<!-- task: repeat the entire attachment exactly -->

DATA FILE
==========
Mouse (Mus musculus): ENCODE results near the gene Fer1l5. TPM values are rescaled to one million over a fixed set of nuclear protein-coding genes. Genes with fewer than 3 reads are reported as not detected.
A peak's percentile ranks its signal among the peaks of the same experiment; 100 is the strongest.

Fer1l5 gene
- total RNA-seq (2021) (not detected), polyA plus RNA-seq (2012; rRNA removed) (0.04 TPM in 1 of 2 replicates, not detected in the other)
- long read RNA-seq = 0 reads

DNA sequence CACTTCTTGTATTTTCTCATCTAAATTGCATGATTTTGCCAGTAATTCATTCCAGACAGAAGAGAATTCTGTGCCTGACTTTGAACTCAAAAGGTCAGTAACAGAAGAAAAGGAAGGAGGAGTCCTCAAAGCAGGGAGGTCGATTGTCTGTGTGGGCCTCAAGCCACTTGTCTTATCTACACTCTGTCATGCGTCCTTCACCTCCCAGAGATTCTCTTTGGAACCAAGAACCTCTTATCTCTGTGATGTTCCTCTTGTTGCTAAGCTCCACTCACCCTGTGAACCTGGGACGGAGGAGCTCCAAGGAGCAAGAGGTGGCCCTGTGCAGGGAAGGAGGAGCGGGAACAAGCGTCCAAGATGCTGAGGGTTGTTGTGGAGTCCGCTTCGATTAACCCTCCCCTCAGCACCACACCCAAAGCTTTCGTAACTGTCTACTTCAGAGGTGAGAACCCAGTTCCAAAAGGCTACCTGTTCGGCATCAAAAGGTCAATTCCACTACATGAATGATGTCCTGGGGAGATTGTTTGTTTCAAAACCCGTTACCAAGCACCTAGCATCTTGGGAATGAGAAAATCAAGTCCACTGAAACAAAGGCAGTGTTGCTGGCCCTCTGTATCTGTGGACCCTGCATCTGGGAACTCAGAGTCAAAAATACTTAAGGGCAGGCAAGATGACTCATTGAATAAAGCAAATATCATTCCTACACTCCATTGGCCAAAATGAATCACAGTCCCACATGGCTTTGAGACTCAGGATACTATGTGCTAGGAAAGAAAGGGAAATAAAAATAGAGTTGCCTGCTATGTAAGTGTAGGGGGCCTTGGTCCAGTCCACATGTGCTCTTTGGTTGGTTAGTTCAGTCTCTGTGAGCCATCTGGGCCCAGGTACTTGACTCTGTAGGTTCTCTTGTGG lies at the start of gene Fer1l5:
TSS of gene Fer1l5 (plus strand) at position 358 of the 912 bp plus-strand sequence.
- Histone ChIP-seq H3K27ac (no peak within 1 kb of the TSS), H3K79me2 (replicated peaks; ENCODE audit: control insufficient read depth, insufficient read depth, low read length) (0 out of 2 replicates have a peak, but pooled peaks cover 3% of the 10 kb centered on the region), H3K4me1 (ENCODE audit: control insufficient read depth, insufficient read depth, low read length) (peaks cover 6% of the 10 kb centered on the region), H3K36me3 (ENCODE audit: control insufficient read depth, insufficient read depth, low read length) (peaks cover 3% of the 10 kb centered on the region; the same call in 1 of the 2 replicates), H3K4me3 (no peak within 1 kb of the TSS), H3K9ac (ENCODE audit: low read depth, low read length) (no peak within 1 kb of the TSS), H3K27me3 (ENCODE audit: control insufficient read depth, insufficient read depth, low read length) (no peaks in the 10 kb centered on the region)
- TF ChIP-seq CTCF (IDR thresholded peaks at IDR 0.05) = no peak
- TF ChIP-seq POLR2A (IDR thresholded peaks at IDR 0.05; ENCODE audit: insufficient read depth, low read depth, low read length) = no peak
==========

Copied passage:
Mouse (Mus musculus): ENCODE results near the gene Fer1l5. TPM values are rescaled to one million over a fixed set of nuclear protein-coding genes. Genes with fewer than 3 reads are reported as not detected.
A peak's percentile ranks its signal among the peaks of the same experiment; 100 is the strongest.

Fer1l5 gene
- total RNA-seq (2021) (not detected), polyA plus RNA-seq (2012; rRNA removed) (0.04 TPM in 1 of 2 replicates, not detected in the other)
- long read RNA-seq = 0 reads

DNA sequence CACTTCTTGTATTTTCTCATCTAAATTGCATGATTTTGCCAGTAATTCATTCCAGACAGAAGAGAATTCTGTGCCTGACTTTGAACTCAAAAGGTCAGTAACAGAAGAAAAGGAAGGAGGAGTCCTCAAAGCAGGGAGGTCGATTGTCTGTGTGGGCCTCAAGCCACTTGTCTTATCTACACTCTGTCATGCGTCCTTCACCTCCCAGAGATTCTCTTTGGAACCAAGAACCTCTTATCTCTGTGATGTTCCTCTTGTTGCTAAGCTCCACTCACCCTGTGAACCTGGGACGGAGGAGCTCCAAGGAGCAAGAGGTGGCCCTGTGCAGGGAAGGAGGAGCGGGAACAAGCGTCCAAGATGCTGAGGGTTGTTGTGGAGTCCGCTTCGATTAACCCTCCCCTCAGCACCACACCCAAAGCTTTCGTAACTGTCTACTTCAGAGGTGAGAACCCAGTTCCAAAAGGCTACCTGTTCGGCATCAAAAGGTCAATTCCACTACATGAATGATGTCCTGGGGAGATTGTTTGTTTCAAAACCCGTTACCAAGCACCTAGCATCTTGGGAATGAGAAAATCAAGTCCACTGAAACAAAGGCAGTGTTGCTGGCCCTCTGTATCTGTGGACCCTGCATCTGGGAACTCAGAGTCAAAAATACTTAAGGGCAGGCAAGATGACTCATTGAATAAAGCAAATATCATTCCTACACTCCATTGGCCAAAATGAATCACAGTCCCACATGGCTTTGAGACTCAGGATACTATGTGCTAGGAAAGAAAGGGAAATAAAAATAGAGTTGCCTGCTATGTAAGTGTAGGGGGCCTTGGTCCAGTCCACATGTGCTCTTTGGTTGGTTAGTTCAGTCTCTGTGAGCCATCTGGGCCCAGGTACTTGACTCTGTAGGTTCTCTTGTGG lies at the start of gene Fer1l5:
TSS of gene Fer1l5 (plus strand) at position 358 of the 912 bp plus-strand sequence.
- Histone ChIP-seq H3K27ac (no peak within 1 kb of the TSS), H3K79me2 (replicated peaks; ENCODE audit: control insufficient read depth, insufficient read depth, low read length) (0 out of 2 replicates have a peak, but pooled peaks cover 3% of the 10 kb centered on the region), H3K4me1 (ENCODE audit: control insufficient read depth, insufficient read depth, low read length) (peaks cover 6% of the 10 kb centered on the region), H3K36me3 (ENCODE audit: control insufficient read depth, insufficient read depth, low read length) (peaks cover 3% of the 10 kb centered on the region; the same call in 1 of the 2 replicates), H3K4me3 (no peak within 1 kb of the TSS), H3K9ac (ENCODE audit: low read depth, low read length) (no peak within 1 kb of the TSS), H3K27me3 (ENCODE audit: control insufficient read depth, insufficient read depth, low read length) (no peaks in the 10 kb centered on the region)
- TF ChIP-seq CTCF (IDR thresholded peaks at IDR 0.05) = no peak
- TF ChIP-seq POLR2A (IDR thresholded peaks at IDR 0.05; ENCODE audit: insufficient read depth, low read depth, low read length) = no peak